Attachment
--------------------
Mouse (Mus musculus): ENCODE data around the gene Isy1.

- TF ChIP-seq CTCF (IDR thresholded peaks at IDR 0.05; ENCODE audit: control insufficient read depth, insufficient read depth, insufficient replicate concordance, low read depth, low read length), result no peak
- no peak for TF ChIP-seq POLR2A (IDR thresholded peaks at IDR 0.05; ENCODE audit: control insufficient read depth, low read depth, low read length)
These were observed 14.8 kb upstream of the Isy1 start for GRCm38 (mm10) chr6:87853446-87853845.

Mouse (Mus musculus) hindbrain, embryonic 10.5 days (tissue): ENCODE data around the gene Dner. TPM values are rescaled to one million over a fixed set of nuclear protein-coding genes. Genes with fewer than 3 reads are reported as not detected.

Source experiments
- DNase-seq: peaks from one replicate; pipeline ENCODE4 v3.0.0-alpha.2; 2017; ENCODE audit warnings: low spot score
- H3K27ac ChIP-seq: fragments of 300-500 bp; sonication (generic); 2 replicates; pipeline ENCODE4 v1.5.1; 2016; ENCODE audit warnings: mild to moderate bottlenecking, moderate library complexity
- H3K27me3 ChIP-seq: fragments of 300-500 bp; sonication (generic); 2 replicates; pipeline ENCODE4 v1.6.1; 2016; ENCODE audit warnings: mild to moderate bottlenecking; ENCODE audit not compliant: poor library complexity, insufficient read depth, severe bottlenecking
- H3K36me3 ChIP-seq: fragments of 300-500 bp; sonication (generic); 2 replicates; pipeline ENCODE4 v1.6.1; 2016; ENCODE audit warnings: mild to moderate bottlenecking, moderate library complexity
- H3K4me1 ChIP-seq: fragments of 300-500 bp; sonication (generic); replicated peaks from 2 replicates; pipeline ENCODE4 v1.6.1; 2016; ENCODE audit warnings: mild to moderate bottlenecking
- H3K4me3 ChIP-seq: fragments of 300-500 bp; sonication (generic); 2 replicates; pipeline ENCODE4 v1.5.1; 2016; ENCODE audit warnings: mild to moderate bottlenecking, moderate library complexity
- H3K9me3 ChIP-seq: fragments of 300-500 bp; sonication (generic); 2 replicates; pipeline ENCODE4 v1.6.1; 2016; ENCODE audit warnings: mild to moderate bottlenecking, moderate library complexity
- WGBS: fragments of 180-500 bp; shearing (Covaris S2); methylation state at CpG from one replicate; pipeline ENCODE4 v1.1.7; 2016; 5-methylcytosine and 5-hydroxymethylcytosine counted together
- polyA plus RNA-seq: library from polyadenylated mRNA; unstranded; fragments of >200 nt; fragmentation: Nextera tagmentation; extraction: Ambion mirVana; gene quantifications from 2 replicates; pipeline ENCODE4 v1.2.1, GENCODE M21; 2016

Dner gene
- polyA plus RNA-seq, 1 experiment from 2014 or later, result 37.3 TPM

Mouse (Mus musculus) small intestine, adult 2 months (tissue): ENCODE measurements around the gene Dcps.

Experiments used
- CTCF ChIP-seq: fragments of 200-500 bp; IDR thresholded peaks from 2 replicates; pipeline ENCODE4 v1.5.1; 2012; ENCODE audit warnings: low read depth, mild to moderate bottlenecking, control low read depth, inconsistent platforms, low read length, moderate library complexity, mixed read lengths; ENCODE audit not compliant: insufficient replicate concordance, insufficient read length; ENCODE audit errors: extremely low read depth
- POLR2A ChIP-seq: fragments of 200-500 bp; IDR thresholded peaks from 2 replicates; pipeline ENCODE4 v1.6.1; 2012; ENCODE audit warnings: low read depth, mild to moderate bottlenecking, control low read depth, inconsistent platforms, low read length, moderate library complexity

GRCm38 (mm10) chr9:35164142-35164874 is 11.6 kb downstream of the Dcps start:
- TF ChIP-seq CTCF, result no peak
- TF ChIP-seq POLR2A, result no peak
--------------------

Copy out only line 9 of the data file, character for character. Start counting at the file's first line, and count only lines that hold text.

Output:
- H3K27me3 ChIP-seq: fragments of 300-500 bp; sonication (generic); 2 replicates; pipeline ENCODE4 v1.6.1; 2016; ENCODE audit warnings: mild to moderate bottlenecking; ENCODE audit not compliant: poor library complexity, insufficient read depth, severe bottlenecking